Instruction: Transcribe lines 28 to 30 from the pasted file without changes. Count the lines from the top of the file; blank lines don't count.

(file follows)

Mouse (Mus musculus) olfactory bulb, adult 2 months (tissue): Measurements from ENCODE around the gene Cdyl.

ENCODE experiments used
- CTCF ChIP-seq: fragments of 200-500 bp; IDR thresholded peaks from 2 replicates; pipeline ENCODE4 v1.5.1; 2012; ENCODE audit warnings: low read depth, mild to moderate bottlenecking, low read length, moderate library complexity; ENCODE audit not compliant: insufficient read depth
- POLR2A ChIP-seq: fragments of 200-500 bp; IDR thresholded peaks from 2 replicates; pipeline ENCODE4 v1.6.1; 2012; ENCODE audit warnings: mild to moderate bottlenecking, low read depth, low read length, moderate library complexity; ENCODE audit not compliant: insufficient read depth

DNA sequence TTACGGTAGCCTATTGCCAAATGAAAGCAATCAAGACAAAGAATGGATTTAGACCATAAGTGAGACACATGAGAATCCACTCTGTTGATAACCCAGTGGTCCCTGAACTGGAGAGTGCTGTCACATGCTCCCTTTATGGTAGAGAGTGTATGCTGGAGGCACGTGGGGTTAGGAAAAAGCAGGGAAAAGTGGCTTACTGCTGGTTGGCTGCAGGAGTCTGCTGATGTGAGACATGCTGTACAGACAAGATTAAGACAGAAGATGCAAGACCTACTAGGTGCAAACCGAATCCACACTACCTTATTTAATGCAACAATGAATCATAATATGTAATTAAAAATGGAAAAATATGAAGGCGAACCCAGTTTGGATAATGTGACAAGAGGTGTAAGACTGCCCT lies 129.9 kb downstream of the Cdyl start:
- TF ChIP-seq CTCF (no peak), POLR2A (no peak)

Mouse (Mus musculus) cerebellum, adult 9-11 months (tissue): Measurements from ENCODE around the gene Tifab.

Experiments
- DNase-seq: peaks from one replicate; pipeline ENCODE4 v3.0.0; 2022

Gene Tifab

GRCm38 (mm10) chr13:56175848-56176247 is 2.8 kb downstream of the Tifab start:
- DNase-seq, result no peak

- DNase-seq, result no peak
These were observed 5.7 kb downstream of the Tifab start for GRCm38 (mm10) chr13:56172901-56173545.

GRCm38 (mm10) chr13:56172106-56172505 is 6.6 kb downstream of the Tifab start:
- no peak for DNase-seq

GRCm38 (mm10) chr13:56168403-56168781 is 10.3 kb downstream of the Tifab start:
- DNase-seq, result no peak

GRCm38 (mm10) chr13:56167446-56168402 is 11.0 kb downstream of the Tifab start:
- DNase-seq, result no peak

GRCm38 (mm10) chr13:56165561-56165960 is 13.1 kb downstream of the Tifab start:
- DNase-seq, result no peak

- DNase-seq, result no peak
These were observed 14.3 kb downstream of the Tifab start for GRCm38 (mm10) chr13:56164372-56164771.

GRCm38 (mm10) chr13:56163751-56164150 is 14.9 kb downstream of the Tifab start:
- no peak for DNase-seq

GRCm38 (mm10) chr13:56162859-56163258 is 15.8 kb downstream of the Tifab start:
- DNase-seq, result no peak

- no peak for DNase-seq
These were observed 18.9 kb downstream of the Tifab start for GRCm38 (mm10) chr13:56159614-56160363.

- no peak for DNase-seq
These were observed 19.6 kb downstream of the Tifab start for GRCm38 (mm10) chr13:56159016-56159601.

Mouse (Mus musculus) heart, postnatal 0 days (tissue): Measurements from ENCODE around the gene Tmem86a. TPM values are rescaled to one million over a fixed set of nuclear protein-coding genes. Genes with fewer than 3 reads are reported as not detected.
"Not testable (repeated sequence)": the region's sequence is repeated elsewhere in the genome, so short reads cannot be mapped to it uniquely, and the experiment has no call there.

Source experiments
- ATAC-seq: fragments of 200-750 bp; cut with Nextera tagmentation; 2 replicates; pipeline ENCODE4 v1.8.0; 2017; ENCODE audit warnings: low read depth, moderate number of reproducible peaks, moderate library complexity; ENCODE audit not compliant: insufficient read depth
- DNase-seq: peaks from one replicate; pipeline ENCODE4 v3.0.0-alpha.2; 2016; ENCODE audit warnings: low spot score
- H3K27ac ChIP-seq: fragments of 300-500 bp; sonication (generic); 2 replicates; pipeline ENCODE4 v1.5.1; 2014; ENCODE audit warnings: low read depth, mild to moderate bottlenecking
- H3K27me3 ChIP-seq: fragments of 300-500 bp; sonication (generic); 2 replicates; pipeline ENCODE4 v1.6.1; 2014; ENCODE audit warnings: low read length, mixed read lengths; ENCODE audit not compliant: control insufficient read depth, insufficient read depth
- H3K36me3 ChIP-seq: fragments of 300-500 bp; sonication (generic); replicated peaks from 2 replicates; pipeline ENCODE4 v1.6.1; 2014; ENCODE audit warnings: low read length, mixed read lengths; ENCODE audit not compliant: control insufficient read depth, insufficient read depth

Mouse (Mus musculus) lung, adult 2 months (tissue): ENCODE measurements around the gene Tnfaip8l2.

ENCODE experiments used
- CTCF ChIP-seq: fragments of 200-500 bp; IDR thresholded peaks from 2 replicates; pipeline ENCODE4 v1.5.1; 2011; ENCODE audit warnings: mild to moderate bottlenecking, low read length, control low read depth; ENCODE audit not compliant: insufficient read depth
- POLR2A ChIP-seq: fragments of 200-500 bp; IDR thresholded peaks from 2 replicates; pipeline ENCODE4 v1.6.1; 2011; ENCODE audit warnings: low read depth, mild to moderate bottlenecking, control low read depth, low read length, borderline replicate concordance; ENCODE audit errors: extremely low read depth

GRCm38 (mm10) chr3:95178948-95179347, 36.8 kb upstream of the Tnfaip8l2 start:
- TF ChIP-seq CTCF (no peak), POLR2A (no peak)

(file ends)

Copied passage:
- DNase-seq, result no peak

- no peak for DNase-seq
These were observed 18.9 kb downstream of the Tifab start for GRCm38 (mm10) chr13:56159614-56160363.